The Discovery of Currency

A small dog and her bone, and the idea that currency connects us to money, are just a few hop, skip and a jump away from some very big ideas indeed.

You may have to close your eyes and hold my hand for this bit.

I believe Florence gets 'meaning' from her behaviour around the bone. And I also think she anticipates that this meaning is shared with us. You could parade as many white-coated scientist to persuade me that this isn't so, you could talk about genes, and Pavlov's dog but in that moment of exchange, when Florence, ears down, tail down tight over her rear-end, but wagging quickly at the tip, gave the bone to my wife, I know the act has meaning. I can't provide you with an adequate explanation of how I know. I can only tell you that I believe it more strongly than I believe in the description of life offered by Genetics, or in the explanation Physics provides for the Birth of the Universe, or in the descriptions of Reality provided by Philosophy.

Somehow the 'meaning' is shared between Florence and me. We may interpret it different ways - I may anthropomorphosise it, she may "canine-pomorphosise" it - but the crucial thing is that somewhere underneath our interpretations is the same meaning (or, more precisely, the same Value). The bone - acting as a proto-currency - is something which helps to make this explicit. It marks the fact that 'meaning' has been shared. (This echoes the ideas of Laumian theory of the Origins of Money)

And, honestly, I think we all have mundane moments of this type of knowing. Of a certainty greater than the sum of human knowledge. It's not a rare thing. It behind every opinion, it's in the things we stand up for, it's seed of our morality.

This seed of certainty that accompanies shared 'meaning' seems intimately, inherently linked to Money. It is what we desire of currency.

What does it mean to be certain?

Certain knowledge is a funny thing. I've generally found that the more I look into a subject the less certain my knowledge about it becomes. Knowledge seems to suffer from it's own version of inflation. The larger a body of knowledge becomes the lower it's density in terms of value. At university I noticed that the smartest Professors and Lecturers I met, were those who said 'we really don't know' most often. Intelligence is as much about what we don't know (and how we cope with that) as it is about what we do know (and what we do with that knowledge).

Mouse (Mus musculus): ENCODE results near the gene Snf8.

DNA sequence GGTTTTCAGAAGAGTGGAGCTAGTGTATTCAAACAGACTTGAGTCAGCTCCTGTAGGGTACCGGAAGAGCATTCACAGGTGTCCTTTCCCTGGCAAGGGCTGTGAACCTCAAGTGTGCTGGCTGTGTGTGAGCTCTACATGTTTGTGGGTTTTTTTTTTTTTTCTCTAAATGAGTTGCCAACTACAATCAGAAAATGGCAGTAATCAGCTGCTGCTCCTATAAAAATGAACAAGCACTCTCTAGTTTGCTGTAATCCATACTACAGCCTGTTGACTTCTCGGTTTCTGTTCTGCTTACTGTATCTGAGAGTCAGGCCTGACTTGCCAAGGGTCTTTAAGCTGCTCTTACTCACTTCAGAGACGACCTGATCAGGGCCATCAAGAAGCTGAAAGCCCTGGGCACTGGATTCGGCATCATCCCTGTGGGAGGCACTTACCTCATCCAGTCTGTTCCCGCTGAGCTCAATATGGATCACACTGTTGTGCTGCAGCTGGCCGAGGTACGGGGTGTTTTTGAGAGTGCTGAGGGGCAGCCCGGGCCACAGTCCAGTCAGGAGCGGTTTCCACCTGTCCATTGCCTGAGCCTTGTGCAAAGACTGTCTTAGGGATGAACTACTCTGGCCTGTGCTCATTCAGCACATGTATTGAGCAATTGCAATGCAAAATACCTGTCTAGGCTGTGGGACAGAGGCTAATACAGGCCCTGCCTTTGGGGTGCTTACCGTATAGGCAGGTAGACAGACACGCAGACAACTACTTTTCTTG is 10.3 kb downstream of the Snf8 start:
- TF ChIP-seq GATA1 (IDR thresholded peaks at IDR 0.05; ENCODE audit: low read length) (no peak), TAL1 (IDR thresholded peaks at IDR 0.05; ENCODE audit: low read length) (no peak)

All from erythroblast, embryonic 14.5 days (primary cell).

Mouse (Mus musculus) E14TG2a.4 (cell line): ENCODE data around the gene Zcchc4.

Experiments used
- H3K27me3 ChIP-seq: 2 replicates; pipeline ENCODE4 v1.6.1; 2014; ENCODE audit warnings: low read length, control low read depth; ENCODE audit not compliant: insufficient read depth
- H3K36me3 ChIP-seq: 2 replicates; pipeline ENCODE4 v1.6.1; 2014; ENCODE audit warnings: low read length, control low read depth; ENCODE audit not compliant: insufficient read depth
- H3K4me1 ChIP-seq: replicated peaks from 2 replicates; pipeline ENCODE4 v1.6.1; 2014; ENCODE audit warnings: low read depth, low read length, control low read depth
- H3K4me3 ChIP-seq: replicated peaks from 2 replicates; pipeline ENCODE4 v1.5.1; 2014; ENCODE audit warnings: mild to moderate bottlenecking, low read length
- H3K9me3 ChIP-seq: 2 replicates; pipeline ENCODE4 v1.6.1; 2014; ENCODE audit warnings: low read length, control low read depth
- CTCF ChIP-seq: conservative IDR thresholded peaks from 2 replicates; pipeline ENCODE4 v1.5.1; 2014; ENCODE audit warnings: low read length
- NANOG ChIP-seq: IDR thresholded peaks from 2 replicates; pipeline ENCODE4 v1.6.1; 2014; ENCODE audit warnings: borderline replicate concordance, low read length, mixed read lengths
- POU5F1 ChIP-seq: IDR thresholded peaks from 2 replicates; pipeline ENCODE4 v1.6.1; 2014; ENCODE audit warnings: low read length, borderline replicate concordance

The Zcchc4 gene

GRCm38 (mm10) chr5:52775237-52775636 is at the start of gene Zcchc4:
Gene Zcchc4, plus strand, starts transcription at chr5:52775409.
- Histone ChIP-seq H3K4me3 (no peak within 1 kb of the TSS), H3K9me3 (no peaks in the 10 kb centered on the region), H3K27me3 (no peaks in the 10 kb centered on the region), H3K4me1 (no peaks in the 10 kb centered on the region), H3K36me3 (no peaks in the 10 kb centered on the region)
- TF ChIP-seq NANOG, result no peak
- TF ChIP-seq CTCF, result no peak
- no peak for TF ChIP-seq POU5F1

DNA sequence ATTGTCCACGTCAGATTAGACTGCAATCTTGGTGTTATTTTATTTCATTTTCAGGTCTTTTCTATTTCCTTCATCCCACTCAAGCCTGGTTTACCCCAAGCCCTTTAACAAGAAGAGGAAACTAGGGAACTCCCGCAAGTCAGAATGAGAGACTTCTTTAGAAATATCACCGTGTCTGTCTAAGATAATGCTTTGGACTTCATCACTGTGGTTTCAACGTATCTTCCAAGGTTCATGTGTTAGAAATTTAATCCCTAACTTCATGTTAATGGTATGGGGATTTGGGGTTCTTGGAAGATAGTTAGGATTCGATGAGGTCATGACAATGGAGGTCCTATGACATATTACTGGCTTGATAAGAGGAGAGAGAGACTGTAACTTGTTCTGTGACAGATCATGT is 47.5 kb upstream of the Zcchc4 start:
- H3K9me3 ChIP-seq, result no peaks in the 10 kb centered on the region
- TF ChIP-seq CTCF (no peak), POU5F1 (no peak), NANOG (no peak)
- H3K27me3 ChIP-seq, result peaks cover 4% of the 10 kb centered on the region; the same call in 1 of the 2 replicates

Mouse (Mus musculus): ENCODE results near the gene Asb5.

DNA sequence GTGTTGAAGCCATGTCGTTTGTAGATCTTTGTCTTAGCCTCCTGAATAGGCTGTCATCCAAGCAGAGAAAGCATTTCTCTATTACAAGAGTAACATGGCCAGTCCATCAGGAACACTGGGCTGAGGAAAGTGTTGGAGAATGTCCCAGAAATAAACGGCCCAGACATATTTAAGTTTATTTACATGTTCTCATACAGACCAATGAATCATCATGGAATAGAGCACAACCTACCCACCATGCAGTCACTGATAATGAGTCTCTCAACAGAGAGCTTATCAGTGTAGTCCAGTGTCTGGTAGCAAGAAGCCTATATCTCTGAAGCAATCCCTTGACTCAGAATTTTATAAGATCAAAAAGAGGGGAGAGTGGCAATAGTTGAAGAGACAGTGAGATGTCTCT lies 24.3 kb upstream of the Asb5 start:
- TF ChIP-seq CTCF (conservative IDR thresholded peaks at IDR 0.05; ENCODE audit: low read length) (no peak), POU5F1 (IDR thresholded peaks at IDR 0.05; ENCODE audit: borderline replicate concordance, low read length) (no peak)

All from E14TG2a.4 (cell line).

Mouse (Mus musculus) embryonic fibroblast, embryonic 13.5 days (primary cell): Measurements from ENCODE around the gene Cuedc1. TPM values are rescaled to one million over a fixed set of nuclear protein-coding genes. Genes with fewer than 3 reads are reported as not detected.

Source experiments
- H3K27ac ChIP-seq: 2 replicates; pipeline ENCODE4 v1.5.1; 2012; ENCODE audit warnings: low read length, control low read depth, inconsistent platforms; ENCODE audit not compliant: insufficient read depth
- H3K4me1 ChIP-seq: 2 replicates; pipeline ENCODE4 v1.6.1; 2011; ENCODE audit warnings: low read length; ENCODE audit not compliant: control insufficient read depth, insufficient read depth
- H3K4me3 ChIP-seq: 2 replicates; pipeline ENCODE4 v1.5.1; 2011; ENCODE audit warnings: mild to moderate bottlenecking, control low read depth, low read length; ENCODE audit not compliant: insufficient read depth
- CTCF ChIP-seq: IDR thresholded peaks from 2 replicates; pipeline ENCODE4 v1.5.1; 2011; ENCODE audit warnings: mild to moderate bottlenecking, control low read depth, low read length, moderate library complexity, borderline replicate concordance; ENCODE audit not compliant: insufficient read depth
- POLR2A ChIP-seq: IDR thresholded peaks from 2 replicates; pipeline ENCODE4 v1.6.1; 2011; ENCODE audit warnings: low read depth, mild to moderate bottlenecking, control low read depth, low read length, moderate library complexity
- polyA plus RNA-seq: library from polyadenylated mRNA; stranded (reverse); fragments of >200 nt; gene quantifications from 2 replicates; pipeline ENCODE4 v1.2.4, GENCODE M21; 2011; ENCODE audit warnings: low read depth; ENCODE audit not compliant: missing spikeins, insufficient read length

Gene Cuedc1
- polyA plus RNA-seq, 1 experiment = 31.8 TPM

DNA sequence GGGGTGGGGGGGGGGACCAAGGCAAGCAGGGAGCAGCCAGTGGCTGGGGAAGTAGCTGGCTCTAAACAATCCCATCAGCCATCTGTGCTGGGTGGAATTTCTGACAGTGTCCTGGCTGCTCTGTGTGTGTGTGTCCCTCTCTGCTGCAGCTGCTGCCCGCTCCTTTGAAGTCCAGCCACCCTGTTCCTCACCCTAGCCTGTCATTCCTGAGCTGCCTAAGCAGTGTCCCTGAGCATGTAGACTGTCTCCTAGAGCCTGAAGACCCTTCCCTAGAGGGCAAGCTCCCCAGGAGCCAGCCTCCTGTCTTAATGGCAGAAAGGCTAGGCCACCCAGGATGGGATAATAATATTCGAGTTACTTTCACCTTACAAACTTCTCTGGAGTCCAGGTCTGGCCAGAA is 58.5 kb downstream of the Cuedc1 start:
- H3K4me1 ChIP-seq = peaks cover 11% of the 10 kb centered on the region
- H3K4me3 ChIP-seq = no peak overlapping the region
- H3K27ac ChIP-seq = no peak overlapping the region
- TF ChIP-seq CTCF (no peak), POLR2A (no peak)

My explanation for this knowledge-inflation is that Knowledge actually dilutes meaning, rather than creates it. Although most of the time we need that dilution in order to make the meaning 'palatable' to us.

Anyway, I'm in danger now of getting lost in my own thoughts. That happens when you start to talk about the meaning of meaning. But I'm supposed to be your guide on this little ramble so let's just pretend I know what I'm talking about for a few more lines, then we can get back to the relative safety of Money and Value.

Meaning is a way we experience Value. We connect to Meaning through Knowledge.

Money is another way we experience Value. We connect to Money through Currency.

Currency and Knowledge are planets in orbit around the sun of Value. Money and Meaning are the gravitational fields that connect them.*